Eyewitness Identification Reform: Psychological Science and Public Policy
On April 18, NSF's Distinguished Lecture series presents human learning and memory expert Steven Clark, who discusses improving eyewitness testimony
Eyewitnesses sometimes make mistakes that result in falsely convicting innocent people. As a result and as a matter of law, several states and local jurisdictions are implementing new procedures for conducting eyewitness identifications.
But Steven Clark, a professor of Psychology at the University of California, Riverside, whose research is directed at issues of human learning and memory, says these new procedures may be based in part on a false premise. He argues that proponents, who contend the new procedures reduce the risk of false identifications and have little or no negative effect on correct identifications, may themselves be making a mistake.
Clark comes to the National Science Foundation on Monday, April 18 at 10 a.m. EDT to present a distinguished lecture titled "Eyewitness Identification Reform: Psychological Science and Public Policy." The lecture is sponsored by NSF's Directorate for Social, Behavioral & Economic Sciences.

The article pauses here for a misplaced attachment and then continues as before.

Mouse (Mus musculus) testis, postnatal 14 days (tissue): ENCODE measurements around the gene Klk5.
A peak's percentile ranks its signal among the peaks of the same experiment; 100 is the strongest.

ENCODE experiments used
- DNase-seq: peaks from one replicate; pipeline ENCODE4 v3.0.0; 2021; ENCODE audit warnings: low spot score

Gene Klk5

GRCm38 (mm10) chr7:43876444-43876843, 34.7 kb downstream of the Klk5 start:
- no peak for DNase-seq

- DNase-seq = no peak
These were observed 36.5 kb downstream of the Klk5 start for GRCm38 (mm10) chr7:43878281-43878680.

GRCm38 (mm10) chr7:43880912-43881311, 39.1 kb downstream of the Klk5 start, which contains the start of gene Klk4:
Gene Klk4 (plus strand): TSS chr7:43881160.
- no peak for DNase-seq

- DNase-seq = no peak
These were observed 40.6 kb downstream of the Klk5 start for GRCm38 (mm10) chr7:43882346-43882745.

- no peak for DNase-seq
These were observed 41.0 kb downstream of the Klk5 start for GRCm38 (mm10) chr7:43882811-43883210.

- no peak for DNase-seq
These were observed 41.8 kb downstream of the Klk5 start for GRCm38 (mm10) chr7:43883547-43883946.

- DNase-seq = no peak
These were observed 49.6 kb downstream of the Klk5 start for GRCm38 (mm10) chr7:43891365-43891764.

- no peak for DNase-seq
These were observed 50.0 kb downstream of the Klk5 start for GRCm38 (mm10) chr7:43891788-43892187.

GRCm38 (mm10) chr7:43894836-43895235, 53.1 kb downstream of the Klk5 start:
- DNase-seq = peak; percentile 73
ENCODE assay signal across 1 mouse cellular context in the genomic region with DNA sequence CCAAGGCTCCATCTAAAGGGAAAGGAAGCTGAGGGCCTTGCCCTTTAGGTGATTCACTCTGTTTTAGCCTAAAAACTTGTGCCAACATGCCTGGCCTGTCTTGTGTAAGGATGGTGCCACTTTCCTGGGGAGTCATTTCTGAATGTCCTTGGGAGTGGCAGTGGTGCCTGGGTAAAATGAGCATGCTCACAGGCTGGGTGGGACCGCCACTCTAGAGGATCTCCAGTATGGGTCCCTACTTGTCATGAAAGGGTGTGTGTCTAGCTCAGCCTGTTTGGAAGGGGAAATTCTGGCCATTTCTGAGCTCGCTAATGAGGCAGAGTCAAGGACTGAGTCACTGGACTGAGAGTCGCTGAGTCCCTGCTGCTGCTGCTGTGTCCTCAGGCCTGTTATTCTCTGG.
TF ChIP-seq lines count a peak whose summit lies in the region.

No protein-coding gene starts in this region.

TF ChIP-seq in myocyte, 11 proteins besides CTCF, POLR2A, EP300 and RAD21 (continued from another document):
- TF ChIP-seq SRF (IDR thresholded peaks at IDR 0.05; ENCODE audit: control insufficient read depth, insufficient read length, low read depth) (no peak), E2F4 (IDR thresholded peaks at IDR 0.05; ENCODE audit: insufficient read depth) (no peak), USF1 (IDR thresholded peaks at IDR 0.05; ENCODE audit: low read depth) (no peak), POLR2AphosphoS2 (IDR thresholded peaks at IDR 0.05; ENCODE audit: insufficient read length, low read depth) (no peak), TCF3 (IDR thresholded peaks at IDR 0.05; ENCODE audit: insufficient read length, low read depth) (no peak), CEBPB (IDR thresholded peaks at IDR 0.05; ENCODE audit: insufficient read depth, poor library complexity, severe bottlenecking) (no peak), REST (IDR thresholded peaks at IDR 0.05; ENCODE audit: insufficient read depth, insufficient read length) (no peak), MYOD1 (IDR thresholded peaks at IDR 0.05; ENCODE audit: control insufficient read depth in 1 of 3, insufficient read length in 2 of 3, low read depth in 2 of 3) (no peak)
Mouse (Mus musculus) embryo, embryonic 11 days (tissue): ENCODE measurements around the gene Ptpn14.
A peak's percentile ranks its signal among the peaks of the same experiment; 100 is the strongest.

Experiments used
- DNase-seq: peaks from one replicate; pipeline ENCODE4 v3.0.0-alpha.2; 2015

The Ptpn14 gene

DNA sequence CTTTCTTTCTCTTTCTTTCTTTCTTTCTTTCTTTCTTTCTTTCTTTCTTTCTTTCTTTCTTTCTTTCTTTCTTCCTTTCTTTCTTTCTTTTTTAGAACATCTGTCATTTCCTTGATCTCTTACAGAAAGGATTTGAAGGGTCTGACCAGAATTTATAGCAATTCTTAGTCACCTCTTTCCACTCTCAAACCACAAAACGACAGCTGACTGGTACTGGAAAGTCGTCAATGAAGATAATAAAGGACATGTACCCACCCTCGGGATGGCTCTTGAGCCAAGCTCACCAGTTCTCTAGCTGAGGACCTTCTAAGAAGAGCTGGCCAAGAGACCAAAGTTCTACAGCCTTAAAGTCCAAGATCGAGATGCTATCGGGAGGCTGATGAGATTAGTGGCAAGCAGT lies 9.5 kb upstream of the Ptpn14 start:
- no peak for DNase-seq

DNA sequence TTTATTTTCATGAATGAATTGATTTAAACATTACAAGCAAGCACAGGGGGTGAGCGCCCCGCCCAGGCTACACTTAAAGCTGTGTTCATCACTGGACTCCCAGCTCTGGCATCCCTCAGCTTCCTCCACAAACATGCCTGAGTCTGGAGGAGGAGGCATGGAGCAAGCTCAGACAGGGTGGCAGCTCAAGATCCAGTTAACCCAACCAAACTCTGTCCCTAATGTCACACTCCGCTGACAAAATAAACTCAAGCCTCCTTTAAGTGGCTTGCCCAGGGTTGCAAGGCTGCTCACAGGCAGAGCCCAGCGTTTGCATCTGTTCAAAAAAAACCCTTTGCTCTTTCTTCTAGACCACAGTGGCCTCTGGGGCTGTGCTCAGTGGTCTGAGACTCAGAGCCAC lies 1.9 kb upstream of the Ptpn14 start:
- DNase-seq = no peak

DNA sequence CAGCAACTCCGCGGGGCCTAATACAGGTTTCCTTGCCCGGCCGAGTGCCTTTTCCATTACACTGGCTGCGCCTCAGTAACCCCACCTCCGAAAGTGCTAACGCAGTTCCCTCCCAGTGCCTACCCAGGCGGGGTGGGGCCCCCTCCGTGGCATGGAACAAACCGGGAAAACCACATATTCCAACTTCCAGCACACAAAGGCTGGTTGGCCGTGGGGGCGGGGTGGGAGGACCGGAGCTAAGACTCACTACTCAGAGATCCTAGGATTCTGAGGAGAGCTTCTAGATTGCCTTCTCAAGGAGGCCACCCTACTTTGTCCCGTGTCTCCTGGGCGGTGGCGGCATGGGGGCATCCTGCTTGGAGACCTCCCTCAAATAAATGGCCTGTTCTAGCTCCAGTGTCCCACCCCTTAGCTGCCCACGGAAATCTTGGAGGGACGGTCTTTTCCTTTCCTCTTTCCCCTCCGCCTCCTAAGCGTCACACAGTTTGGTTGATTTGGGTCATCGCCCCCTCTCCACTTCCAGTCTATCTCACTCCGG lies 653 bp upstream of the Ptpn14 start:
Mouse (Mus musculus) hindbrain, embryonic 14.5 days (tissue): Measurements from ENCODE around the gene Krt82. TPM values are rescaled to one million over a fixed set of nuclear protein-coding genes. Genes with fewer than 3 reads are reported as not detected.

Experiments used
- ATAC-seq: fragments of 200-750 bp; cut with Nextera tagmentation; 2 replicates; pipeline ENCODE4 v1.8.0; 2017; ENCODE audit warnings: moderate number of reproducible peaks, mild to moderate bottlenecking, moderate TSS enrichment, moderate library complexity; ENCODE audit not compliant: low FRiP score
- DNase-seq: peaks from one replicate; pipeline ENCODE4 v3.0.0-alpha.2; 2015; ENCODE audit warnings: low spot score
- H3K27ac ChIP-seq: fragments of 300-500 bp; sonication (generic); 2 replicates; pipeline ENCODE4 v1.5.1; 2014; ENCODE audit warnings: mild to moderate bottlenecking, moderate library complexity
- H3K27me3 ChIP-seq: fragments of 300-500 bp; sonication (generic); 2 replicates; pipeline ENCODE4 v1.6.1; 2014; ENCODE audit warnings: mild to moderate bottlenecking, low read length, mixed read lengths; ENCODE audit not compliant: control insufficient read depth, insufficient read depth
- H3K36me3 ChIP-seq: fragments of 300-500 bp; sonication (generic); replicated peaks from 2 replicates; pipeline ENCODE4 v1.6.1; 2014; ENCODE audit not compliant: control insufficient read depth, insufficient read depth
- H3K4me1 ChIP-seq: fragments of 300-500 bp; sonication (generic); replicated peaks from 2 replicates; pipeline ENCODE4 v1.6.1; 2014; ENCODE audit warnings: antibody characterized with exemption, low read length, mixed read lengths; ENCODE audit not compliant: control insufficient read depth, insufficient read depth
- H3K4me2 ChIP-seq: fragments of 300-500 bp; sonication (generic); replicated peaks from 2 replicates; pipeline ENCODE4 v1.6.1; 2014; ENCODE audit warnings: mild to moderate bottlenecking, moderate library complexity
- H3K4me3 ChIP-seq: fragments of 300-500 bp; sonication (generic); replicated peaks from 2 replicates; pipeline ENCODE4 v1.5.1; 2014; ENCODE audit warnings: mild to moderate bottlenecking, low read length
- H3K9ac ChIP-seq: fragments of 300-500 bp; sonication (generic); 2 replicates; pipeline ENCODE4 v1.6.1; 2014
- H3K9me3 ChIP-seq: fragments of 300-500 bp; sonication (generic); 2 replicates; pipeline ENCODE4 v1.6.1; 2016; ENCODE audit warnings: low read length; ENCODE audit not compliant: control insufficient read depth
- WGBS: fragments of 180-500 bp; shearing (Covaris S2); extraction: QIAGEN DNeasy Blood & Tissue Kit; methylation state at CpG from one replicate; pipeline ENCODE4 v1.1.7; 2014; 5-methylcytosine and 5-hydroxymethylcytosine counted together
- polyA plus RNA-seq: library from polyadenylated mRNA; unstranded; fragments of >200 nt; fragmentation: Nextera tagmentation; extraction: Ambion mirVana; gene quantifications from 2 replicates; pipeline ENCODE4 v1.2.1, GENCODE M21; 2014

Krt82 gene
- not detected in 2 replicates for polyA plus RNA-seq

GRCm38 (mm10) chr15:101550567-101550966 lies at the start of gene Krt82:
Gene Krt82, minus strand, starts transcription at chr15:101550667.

Clark will use the lecture to argue that seeing the new procedures as being without cost is inconsistent with decision theories, and, more importantly, with research data. Ultimately, he will argue that to make sound public policy, the justice system needs to apply better theories about how people remember and make decisions. At the same time, he will assert that new policy frameworks must be developed that better connect eyewitness research to public policy.
Note: Visitors must RSVP to Lisa-Joy Zgorski or Bobbie Mixon in the Office of Legislative and Public Affairs to register for a visitor pass for access to the Stafford II building. Contact Lisa-Joy or Bobbie by email or phone (703) 292-8311 or (703) 292-8485.
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